When Henry Petroski and his wife, Catherine, bought a summer home in Arrowsic in the late 1990s, they began a long journey of discovery. He wanted to know everything he could about the property.

With Petroski’s background, this is not surprising. He is a professor of engineering and history at Duke University and a prolific author whose topics have included “The Pencil” and “The Toothpick.” It is part of his nature to wonder how this home on the Kennebec River came to be.

In “The House with Sixteen Handmade Doors,” Petroski creates a relationship with a man he would never meet: Bob Phinney, who designed and built the house in the early 1950s. Petroski marvels at the care Phinney gave to nailing in each piece of knotty pine in the house, with the nails evenly spaced in perfect alignment. He studies the efficiency of design in the windows, whose frames were made with dimensional lumber and no excess trim. He praises the precision of each handmade cut, so no filler is needed where two pieces of lumber meet. He wonders how Phinney raised the heavy roof beams on a house that shows every sign of being built by one person with no help from power equipment. He admires the 16 doors, handmade with the same knotty pine on the walls, held together with Z-shaped bracing.

Not everything in the house is perfect. When originally constructed, the house had a low-peaked, almost flat roof that was not ideal in a place with heavy snows. Some later changes and additions were not done with Bob Phinney’s attention to detail.

Petroski conducts his exploration of the house without removing a board or a screw.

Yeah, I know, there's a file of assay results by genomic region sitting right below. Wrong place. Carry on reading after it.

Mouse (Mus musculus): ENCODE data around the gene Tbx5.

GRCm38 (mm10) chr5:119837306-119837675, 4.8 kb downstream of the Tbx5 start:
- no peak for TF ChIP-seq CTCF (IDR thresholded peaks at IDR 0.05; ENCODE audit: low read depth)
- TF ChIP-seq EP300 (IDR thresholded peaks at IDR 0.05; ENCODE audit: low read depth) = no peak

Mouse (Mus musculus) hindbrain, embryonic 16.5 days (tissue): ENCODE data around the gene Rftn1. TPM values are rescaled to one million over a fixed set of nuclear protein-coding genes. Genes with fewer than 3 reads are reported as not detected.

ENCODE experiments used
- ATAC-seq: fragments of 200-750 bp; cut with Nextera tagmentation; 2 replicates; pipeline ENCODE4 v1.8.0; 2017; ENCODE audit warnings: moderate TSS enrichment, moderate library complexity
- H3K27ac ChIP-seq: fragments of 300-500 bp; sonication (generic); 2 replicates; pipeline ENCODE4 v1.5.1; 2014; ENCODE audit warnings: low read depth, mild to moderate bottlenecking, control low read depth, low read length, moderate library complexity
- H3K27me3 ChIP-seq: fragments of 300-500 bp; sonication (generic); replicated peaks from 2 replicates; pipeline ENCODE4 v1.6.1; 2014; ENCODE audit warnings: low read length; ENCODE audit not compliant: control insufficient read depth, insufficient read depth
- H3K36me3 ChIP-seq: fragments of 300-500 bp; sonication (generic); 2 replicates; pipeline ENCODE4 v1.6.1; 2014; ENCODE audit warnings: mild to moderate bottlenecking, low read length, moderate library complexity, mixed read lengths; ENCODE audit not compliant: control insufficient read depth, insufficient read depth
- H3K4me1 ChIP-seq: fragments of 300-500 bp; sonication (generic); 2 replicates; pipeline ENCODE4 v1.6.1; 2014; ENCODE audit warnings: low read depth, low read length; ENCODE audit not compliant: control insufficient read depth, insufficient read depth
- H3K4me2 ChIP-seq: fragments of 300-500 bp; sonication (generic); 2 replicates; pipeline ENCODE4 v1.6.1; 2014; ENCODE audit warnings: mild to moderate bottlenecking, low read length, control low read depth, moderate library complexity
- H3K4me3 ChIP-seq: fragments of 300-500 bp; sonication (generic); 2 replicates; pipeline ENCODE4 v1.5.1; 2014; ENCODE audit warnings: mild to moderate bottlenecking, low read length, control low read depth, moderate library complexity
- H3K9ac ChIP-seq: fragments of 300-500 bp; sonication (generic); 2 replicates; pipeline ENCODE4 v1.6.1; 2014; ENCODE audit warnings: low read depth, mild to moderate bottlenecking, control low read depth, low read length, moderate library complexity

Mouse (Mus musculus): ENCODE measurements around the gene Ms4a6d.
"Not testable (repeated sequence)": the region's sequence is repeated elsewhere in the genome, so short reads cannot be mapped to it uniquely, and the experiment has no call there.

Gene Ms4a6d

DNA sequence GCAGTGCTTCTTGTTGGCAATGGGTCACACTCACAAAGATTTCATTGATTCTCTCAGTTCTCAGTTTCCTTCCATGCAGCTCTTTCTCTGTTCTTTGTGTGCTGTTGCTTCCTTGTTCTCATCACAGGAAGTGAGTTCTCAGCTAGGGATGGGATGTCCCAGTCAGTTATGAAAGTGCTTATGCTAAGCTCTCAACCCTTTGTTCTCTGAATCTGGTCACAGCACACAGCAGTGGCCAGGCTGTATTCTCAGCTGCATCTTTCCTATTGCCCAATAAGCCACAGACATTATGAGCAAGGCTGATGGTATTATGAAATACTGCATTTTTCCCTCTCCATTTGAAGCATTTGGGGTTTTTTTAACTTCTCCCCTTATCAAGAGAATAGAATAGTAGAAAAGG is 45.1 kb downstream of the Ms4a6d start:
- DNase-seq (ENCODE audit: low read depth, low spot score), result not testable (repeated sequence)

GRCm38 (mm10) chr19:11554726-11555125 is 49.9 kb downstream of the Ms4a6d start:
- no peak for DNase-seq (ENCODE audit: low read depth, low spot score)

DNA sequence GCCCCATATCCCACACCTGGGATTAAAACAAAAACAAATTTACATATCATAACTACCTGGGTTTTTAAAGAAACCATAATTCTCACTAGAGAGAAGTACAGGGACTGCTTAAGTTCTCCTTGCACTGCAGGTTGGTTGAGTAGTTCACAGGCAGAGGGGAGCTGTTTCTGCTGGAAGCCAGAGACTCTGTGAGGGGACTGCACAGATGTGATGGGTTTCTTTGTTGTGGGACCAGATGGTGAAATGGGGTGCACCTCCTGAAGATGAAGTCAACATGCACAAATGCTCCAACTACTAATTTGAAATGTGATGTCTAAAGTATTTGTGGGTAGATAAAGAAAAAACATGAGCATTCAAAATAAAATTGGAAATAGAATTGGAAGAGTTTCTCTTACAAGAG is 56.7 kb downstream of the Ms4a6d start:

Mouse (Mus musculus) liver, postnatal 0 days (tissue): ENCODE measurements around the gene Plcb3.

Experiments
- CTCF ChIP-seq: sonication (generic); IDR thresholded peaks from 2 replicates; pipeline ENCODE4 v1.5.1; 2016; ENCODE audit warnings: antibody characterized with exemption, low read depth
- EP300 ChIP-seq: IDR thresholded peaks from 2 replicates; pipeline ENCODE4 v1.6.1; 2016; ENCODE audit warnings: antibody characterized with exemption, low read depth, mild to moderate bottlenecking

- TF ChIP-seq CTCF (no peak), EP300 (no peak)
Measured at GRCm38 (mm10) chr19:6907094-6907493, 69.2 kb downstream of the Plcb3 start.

He talks with neighbors and with the builder’s heirs, who share their memories of the house over the years and of other houses that Bob Phinney built. He also studies town records and other writings.

The book travels beyond the house. He covers the geology and geography of that section of midcoast Maine, offering a history of water-powered mills that were once located nearby. Because one of the attributes of the house built on the river is the opportunity to watch ships heading to and from Bath Iron Works, Petroski includes a chapter on the history of shipbuilding in Bath.

With a less skillful writer, this barrage of details could become mind-numbing. But Petroski, who has spent his adult life learning how and explaining why man-made products succeed and fail, manages to pass on his enthusiasm for this minutia to his readers.

Photographs taken by Catherine Petroski and given to the Petroskis by friends and neighbors complete the tale.

People who have lived in houses from the 1950s, when knotty pine was a major fashion trend, will have an additional attraction to this book. Any reader, however, will be able to enjoy how Petroski has created a picture of a man by looking at the work of that man’s hands.

Tom Atwell is a freelance writer living in Cape Elizabeth. Contact him at 767-2297 or

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